Tag Archives: World War II

What was the Tunguska Event?

28 Mar

Early in the morning of June 17th, 1908, an enormous explosion rocked a remote Siberian area of Russia known as Krasnoyask Krai. The explosion was so massive that it leveled an entire forest of 80 million trees, and it is estimated that it was more than 1000 times more powerful than the atomic bomb that was dropped on Hiroshima during World War II. The epicenter of the explosion was in a swamp near the Podkamennaya Tunguska River, so the event became known as the Tunguska Event.

Location of the explosion's epicenter in Russia

Location of the explosion’s epicenter in Russia

Luckily, despite the size of the event, it is thought that only one person was killed by the blast (although, not so lucky for the poor man who was killed). This was due to the sheer remoteness of the area that was hit. A lot of people did see it happen, though. Witnesses from areas much farther south claimed that they saw something extremely bright and pale blue moving across the sky, and a few minutes later there was a bright flash accompanied by a thunderous sound. A shockwave, which would have registered at 5.0 on the Richter scale, caused people to be knocked off their feet hundreds of kilometers away.

Fallen trees after the explosion, taken in 1927 by Leonid Kulik's expedition to the area

Fallen trees after the explosion, taken in 1927 by Leonid Kulik’s expedition to the area

So, what actually caused this massive explosion? There are several theories. Some have claimed that it may have been caused by the release of natural gases from the Earth’s crust, and others proposed that the explosion may have been a nuclear one; caused by deuterium in a comet undergoing nuclear fusion as it entered the Earth’s atmosphere. Another theory claimed that it was caused by a black hole passing through Earth. And, of course, a lot of people have brought up theories involving UFOs and aliens, especially since as the event is referenced in pop-culture quite a lot.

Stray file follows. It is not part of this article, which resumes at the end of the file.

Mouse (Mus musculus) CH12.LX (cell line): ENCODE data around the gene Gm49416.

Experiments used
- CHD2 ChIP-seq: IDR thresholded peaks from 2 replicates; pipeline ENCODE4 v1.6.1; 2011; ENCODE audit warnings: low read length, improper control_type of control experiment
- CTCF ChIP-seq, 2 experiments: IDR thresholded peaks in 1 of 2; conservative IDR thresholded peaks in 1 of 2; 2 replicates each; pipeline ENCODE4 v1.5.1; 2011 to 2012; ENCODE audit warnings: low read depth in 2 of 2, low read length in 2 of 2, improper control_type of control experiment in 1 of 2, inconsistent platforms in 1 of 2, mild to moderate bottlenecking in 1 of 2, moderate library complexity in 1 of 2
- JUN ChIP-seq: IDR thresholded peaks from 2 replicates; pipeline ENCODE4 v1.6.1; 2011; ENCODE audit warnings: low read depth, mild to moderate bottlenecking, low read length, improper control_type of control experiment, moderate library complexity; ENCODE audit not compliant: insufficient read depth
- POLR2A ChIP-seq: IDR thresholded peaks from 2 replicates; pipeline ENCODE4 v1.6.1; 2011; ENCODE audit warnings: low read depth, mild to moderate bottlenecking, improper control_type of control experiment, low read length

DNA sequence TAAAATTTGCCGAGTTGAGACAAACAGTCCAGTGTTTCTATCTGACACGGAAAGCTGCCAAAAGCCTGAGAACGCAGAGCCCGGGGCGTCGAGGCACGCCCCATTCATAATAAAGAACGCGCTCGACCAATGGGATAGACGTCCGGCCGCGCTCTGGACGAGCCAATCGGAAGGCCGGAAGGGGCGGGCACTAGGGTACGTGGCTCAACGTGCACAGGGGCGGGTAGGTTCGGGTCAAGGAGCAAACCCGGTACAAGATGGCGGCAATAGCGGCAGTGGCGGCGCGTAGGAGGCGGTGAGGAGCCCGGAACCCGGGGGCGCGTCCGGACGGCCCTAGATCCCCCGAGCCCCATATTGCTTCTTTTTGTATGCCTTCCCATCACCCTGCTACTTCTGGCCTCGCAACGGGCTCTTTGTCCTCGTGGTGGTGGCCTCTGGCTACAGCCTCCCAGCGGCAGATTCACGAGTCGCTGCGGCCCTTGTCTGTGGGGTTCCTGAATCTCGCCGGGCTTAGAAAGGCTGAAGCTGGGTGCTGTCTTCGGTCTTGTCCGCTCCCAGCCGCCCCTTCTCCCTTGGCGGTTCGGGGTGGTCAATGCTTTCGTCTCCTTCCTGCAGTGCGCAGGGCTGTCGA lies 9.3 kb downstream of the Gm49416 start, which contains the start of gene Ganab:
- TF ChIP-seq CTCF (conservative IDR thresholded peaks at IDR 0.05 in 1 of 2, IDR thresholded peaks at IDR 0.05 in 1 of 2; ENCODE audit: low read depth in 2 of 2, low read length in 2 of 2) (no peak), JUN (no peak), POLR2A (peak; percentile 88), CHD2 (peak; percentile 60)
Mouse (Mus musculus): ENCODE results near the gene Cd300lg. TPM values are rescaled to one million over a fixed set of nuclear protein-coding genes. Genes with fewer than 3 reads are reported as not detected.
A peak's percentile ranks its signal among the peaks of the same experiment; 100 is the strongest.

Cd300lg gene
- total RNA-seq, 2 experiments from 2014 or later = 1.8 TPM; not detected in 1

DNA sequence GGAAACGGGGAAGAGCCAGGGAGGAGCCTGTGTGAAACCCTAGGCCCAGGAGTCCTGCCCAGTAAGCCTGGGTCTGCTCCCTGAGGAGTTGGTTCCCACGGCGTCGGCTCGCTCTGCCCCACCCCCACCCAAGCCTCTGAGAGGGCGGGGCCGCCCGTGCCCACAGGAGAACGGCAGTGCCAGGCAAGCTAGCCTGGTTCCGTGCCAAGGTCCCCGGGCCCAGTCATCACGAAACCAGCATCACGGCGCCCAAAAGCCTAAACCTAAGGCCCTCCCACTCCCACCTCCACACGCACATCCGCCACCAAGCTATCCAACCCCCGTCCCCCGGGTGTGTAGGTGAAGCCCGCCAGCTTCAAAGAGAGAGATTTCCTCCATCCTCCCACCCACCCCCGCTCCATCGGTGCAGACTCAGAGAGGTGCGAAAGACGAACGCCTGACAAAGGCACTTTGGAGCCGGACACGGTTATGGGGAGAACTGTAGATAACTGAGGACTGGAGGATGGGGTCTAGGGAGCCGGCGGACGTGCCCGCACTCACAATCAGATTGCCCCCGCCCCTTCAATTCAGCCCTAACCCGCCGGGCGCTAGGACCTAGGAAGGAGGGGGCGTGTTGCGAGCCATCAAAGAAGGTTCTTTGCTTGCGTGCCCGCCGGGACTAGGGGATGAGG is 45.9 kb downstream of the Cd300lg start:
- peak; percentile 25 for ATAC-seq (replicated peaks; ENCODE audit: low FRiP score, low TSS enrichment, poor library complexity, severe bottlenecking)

However, the most widely-accepted explanation is that a large meteoroid or comet caused it, exploding just above the Earth’s surface. This would explain the lack of an impact crater in the area. If this is true, then it was the largest impact event on or near the Earth in modern history. Chemical analysis of soils in the region showed that parts of it contained materials of extraterrestrial origin, further supporting this impact theory.

Meteor. Credit: Navicore

Meteor falling to Earth. Credit: Navicore

Despite the fact that the Tunguska Event is still technically unexplained, I would agree that the impact event theory seems to be the most likely. I think it would be even more interesting if there were a more mysterious explanation, though! It’s also very fortunate that it happened in such a remote area, because if it hit a populated area, then the aftermath would have been far worse.

Bog Bodies

28 Mar

Depending on certain variables, human decomposition is generally a very short process, and a dead body buried underground will normally be completely skeletonized in a maximum period of 50 years. If left out in the open, a body will decompose much faster than this. However, the mummified remains of bodies found in peat bogs, known as ‘bog bodies’, can be up to thousands of years old and almost perfectly preserved.

Tollund Man - Found in Denmark and found to be around 2600 years old. Credit: Sven Rosborn